Nipple Temperatures in Breast Thermography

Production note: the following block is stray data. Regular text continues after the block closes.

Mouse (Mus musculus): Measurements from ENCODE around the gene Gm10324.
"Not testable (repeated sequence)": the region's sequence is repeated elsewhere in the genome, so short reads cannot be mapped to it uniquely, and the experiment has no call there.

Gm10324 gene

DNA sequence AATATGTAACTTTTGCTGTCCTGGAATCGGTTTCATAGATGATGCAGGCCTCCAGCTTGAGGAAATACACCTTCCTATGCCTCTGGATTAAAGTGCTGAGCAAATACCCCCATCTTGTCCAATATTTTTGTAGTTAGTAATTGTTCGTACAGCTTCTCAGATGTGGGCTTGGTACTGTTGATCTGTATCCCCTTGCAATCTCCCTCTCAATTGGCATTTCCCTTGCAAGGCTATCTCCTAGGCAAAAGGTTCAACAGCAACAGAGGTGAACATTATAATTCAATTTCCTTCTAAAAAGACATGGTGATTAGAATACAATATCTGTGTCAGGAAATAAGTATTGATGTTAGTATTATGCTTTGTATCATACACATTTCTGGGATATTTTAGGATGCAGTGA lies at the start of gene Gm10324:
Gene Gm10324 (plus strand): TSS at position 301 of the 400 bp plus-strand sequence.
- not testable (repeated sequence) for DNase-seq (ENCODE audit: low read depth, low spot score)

Objective: Since the advent of microbolometer infrared imagers that allow qualitative and quantitative nipple temperature assessment, peer-reviewed guidelines have stated that normal differential nipple temperatures should not exceed 1.0 °C. This study is designed to examine the validity of this and other nipple temperature measurements in a clinical breast thermography population. Methods: 211 women between 27 and 83 years of age underwent standard breast thermography. Images of 422 breasts were taken and analyzed. Average area temperatures were obtained for both the breasts and nipples. Besides analyzing the combined data from all subjects, three subsets of data with different Thermobiological (TH) evaluations and a subset of women with bilateral breast implants were analyzed. Results: Absolute breast temperature declined about 1°C from age 27 to 83. Nipple temperature was unaffected by age. A strong correlation was found between ipsilateral breast and nipple temperatures. Nipple temperatures were cooler than the breast in 93.8% of 422 samples. Nipple temperature increased relative to the breast temperature as the TH evaluation increased. Average right breast and nipple temperatures were warmer than the Left in all data sets. Nipple temperature difference tends to rise faster than breast temperature difference. As the TH evaluation increased, differential breast temperatures remained constant while nipple differentials increased. Women with breast implants were found to have the least variation in breast and nipple temperatures. Conclusions: Normal nipple temperature is less than breast temperature by an average of 1.1°C. A cutoff value for maximum nipple temperature difference is graphically confirmed to be 1.0 °C. Maximum breast temperature difference cutoff is 0.5°C, and a vector sum of these differences should be less than 1.5°C. Nipple temperatures are controlled by sympathetic neural tone and by local nitric oxide concentration. Lactiferous duct infection and intraductal tumors (DCIS) increase intraductal NO, which is directed up the duct to the nipple. Increased nipple temperature may signal the presence of breast pathology.
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